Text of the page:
Clear At Last

Having put Bluebird away for the season I am already missing life on the water in this fine and fragile craft. It is time to feast on memories. On November 2, 2012, I wrote:

I sense both an opening in my teaching schedule and safe weather in which to paddle. To save a little time in the morning I leave the truck out overnight with the boat tied on the rack. In the morning I load up my duffel bag and some food and pull out of the driveway around 8:30. It is still fairly dark on the last Friday before the end of daylight savings time.
When I crest Evaro hill I leave valley fog behind. The back side of the Rattlesnake Wilderness, however, is shrouded in clouds. After I top the Ravalli hill and head north toward Arlee and St. Ignatius, I see rough-legged hawks on the outermost ends of the crossbeams of the telephone poles. Linemen have placed metal prongs on the arms of the poles to discourage hawks from perching on the middle section. Some of the birds sit atop the pole itself where it isn’t capped with an insulator. Their presence reminds me that winter is on its way. This will certainly be my last paddle of the year.
I return to Walstad to find public access and a place to park. I will always be grateful that John Walstad donated this property to the public in 1956. I find two cars in the lot and two trucks with boat trailers. The Mack Days fishing tournament concludes this weekend. Perhaps a few guys in the tournament have launched from here.

Almost as soon as I get out of the truck I am struck by the quiet, by everything I am not hearing. There is very little traffic on the road. I don’t hear guys chattering on the boat ramp or scouts playing in the lot as they wait their turn to head over to the island. I don’t hear chain saws or jet skis, ATVs or airplanes. Most of the cottonwood, elm, aspen, and willow leaves have fallen on the sidewalk and the beach. Just a few flags hang from the outermost twigs. In the distance larch trees stand out against the blue green background of pine and fir. October’s yellow green has become November’s light orange. I watch a leaf let go. The stem acts as ballast, the plane of the leaf as parachute. The leaf falls face up to the sky, swaying back and forth until it touches the ground.

In addition to the quiet I notice something else. The last time I was on the lake, forest fires had filled the basin with smoke, reducing visibility to less than a mile. I thought I might be able to see better today; but, in fact, I see much better, almost as if cataracts had been removed from my eyes. I am able to pick out details on Wild Horse Island, individual cabins on the south-facing shore, specific trees on the lower slope brought down by last week’s windstorm, even a few buildings in Elmo. Rain has washed the sky clear of smoke, dust, and pollen. I wonder, too, if the air has been cleansed of something less tangible–summer’s frenzy, the frantic quality of people driven to make the most of their weekends. I have never seen such a clear atmosphere. To see this well, to see the lake like this, seems like a good reason to paddle in November.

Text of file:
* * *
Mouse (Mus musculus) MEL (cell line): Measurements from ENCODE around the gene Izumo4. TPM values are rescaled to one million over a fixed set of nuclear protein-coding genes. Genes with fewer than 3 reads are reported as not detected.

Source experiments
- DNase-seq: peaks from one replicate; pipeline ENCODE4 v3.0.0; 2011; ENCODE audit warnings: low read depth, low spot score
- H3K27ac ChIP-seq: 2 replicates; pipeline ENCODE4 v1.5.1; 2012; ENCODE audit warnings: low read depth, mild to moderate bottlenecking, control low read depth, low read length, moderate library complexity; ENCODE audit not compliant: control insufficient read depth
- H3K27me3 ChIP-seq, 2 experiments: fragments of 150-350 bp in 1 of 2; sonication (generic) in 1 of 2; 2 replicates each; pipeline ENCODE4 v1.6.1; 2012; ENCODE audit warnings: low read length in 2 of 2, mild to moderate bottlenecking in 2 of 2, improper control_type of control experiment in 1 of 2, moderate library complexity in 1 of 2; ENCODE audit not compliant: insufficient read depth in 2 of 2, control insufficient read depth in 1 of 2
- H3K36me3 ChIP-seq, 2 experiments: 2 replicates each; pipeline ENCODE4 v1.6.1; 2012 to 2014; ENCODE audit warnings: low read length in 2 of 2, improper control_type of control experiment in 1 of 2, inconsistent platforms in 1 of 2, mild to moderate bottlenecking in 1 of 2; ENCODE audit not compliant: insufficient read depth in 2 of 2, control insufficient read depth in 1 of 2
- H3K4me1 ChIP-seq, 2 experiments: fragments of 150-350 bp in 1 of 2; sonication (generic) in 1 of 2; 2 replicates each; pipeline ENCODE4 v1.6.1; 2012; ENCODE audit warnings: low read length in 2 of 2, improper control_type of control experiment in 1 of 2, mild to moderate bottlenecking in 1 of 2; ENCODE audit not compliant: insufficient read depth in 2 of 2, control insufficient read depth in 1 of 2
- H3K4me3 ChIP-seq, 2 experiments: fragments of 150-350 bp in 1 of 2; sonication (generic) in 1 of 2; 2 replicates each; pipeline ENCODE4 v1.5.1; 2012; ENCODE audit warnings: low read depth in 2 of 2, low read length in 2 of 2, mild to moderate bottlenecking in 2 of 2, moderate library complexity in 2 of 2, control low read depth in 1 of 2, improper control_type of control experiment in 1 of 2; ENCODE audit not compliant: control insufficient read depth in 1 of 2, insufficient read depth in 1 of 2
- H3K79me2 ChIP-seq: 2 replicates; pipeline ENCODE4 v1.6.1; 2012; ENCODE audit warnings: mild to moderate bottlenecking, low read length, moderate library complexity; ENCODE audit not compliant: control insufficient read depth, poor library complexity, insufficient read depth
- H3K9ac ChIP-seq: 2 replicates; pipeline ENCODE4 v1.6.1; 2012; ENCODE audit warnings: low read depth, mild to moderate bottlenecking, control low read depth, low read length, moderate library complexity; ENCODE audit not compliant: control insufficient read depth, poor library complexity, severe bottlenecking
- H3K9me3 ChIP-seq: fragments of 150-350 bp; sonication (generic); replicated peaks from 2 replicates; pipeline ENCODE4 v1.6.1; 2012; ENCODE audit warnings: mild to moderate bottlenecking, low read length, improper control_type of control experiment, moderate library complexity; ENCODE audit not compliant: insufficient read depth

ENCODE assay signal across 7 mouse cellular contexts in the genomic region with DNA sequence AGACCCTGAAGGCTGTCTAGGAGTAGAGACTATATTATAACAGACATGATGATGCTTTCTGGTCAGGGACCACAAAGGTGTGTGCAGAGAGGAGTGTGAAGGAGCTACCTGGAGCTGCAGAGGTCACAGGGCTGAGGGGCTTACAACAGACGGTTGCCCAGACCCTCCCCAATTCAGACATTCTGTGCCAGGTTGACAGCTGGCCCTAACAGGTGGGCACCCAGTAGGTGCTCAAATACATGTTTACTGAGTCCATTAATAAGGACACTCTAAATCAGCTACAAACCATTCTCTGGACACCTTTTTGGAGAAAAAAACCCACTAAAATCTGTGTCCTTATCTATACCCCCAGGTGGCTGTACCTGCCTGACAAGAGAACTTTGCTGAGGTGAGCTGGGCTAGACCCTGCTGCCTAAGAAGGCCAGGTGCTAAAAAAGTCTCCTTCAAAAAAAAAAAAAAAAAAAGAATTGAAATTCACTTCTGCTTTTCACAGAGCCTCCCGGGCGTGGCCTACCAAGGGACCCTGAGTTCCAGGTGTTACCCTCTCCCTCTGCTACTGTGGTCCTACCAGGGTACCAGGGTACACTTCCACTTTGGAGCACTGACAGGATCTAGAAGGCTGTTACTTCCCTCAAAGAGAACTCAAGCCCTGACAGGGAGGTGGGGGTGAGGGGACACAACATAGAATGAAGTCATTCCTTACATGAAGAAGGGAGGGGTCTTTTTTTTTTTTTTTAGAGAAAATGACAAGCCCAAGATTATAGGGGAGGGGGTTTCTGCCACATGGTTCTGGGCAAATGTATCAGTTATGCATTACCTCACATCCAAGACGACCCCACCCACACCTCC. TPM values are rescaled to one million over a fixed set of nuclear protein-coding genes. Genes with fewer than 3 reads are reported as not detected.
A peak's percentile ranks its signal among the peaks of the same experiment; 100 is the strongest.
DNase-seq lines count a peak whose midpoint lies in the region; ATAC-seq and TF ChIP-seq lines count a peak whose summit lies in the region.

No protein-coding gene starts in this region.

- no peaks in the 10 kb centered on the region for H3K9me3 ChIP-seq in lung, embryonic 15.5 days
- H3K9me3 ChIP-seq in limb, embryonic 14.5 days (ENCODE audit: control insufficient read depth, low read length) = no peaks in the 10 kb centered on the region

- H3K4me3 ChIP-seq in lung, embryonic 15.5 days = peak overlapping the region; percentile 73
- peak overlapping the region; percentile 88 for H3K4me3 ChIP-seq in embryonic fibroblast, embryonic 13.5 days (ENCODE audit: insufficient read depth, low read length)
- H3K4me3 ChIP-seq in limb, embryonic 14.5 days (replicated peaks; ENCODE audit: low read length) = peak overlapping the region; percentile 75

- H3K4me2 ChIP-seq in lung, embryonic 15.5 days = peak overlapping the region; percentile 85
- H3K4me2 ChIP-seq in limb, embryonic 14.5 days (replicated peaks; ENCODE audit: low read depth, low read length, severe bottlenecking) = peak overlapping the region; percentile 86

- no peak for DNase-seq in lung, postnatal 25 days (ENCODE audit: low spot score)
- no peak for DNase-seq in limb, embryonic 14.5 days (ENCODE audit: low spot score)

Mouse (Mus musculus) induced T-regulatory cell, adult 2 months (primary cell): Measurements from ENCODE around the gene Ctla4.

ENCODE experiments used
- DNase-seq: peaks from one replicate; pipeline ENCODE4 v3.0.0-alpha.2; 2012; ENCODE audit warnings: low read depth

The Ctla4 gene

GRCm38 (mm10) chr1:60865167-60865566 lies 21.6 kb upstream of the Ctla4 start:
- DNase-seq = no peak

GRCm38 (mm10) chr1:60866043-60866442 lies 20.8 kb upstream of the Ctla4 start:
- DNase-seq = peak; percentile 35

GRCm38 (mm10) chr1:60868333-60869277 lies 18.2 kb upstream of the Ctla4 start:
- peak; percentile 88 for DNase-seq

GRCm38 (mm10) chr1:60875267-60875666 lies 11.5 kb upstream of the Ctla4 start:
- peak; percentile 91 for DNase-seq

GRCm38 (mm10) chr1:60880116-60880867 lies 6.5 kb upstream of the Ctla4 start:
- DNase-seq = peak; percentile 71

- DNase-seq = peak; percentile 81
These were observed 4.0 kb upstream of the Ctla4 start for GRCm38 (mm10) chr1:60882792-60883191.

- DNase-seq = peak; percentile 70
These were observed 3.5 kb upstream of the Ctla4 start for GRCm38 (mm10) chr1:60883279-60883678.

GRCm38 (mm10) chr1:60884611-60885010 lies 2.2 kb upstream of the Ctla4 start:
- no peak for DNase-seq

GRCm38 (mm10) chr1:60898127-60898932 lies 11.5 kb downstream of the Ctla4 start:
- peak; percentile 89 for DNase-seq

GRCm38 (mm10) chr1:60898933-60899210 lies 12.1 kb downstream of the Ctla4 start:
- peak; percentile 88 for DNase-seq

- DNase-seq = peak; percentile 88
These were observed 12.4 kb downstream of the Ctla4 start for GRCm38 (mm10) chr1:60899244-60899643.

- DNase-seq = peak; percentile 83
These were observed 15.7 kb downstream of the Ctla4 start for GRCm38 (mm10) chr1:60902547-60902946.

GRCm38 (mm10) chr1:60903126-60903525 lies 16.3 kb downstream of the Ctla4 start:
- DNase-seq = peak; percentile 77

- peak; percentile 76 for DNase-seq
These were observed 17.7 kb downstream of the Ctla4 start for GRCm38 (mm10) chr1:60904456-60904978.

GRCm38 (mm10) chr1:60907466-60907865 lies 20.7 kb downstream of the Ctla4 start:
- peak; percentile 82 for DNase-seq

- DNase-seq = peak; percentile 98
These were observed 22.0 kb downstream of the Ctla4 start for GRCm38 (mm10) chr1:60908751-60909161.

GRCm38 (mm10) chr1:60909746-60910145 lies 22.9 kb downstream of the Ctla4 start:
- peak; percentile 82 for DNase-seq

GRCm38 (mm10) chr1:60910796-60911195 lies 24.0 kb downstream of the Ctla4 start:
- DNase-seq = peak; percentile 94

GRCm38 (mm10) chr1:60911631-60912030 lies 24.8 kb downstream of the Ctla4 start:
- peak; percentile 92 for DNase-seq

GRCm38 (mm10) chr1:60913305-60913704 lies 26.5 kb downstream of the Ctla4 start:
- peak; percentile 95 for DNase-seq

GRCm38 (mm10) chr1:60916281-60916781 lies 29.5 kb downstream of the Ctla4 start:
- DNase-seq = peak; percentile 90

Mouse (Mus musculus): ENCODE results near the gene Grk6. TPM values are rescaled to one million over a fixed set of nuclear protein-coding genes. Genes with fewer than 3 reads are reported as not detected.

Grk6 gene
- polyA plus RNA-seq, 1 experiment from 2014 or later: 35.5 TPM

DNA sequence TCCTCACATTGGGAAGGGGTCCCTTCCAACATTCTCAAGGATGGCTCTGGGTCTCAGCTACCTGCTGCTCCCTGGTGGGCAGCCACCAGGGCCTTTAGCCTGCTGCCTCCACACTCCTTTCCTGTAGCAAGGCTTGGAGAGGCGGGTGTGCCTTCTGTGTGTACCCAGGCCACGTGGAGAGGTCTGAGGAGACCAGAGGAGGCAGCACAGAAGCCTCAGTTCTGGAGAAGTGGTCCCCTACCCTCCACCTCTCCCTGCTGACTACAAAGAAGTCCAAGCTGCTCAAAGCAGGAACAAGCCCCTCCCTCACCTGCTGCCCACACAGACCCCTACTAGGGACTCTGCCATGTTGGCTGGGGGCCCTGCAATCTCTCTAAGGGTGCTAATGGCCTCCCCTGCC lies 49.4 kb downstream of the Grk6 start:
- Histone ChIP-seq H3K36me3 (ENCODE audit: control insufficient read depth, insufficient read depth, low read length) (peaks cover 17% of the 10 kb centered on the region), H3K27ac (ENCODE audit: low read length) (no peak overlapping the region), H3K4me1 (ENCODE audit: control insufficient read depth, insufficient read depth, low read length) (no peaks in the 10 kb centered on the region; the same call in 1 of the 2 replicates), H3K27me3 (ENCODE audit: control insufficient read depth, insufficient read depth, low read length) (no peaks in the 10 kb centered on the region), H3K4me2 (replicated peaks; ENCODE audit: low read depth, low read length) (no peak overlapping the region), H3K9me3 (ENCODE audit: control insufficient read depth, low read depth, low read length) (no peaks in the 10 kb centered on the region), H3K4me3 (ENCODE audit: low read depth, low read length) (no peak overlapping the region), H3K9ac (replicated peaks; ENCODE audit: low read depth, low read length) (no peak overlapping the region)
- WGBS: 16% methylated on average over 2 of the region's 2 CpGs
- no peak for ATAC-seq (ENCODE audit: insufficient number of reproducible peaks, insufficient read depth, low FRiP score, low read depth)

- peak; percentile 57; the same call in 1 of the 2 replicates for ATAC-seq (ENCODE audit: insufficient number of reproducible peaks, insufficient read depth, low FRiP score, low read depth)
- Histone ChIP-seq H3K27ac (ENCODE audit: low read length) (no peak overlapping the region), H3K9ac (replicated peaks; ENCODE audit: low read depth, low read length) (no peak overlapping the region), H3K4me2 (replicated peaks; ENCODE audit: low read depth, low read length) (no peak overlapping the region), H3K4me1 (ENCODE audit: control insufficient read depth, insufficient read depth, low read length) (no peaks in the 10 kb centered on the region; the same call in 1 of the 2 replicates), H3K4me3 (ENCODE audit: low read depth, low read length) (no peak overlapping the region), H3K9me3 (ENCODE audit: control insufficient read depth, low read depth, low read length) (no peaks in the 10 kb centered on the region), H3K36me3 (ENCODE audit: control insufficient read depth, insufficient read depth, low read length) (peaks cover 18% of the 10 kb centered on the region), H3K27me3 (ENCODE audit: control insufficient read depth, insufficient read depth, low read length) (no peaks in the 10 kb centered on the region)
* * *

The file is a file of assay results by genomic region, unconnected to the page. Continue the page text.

Today I want to paddle east to the major points on the south shore—White Swan, Matterhorn and Black Points, and down into the bottom of each of the fiords—White Swan, Indian, Whiskey, and Cat Bays. I paddle away from the dock at the fishing access and run parallel to LaBella Lane where Joyce and I got to spend a week three years ago. I remember dinner on a friends’ deck, the old boat sheds with their heavy overhead winches, some of the odd color schemes, the beautiful stone foundation supporting one of the older homes.

Along the way I see yellow, heart-shaped leaves that have been blown into the water from cottonwood trees. They drift in the subtle movements of water and will eventually settle and contribute to lake bottom sediments.

Under cloudy skies the patterns on the water alternate hypnotically between horizontal flashes of silver and a background of dark green or blue, depending on my distance from shore. In her Tinker Creek chapter on “Seeing” Annie Dillard cites Peter Freuchen who describes a kayak sickness that befalls Greenland Eskimos when they paddle in light like this (22). Hypnotic in quality, it can take possession of a paddler’s consciousness until he feels as though he is sinking into a bottomless void, almost as if the world has been inverted, with the sky below and the water overhead. Having recently read this passage, I try out this way of looking at the world. As I yield to this way of seeing, I feel pulled into falling and disorientation, what could become a kind of madness if one did not turn away. I feel it strongly enough that I focus my eyes on shore and a point in the distance. It is not hard to imagine what it would be like to wait too long to re-orient oneself.

I pass between Melita Island and the coast, stay outside Dream and Bootlegger Islands, then drop down into the bottom of White Swan Bay. I see a small beach and an old cabin hidden far back in the trees. I decide to land with the thought of taking a photo of myself in the boat. Paddling mostly alone, I have taken very few such photos. I let the bow touch the beach stones and hop out. I rig up my Gorilla Pod, spread the legs evenly and widely, and place it on the front hatch cover. The camera aims back toward the cockpit with the lake in the background. The arrangement seems top-heavy, so I know I am taking a risk with my camera. Nevertheless, I tell myself that if I move carefully back to the cockpit in the ten seconds I have, this might work. I set the time exposure button and press the trigger. I try to move smoothly back to the cockpit but as soon as I start to sit I cause the boat to lean ever so slightly. I watch the miniature tripod start to tip and the camera topple. I am on my feet in a flash and grab the camera out of an inch of water. I feel sick knowing that I may have ruined my camera and will not be able to take any photos this trip.